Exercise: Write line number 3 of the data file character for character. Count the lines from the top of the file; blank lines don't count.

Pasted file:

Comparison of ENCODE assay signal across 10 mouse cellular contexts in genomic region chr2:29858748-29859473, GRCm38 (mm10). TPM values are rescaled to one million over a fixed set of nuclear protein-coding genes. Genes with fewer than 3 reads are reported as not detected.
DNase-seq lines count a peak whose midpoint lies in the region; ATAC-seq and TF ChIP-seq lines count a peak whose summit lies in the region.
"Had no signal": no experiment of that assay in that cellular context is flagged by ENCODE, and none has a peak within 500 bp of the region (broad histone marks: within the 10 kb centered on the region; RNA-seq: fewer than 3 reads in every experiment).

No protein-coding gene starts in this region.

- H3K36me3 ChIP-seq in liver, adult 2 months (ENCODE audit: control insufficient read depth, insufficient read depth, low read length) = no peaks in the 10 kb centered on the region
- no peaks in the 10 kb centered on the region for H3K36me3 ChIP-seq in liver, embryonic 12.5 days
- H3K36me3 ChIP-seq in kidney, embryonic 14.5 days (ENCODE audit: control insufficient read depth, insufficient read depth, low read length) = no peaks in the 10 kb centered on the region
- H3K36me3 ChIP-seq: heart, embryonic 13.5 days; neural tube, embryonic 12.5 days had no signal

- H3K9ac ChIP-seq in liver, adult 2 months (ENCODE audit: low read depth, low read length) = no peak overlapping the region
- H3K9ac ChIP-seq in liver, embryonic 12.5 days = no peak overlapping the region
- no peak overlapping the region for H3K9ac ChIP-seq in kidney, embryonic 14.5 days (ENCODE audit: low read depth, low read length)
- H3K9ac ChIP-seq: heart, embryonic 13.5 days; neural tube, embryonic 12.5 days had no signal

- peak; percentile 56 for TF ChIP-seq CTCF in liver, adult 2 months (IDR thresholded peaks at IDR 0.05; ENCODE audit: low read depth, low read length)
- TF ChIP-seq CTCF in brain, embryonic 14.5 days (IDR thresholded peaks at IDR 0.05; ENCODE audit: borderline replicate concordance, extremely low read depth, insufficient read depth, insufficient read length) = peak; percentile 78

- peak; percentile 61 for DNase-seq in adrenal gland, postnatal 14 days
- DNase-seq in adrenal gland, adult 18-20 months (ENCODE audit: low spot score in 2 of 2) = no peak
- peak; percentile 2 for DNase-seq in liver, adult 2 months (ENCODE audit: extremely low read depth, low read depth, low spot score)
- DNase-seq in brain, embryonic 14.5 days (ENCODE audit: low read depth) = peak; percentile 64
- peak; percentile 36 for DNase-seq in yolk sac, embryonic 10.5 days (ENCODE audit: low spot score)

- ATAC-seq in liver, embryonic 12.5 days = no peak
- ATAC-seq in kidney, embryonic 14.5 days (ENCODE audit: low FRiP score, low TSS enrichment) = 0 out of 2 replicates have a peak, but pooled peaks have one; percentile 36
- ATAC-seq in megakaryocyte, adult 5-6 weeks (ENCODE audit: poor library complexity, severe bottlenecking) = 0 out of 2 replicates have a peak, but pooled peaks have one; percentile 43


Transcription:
"Had no signal": no experiment of that assay in that cellular context is flagged by ENCODE, and none has a peak within 500 bp of the region (broad histone marks: within the 10 kb centered on the region; RNA-seq: fewer than 3 reads in every experiment).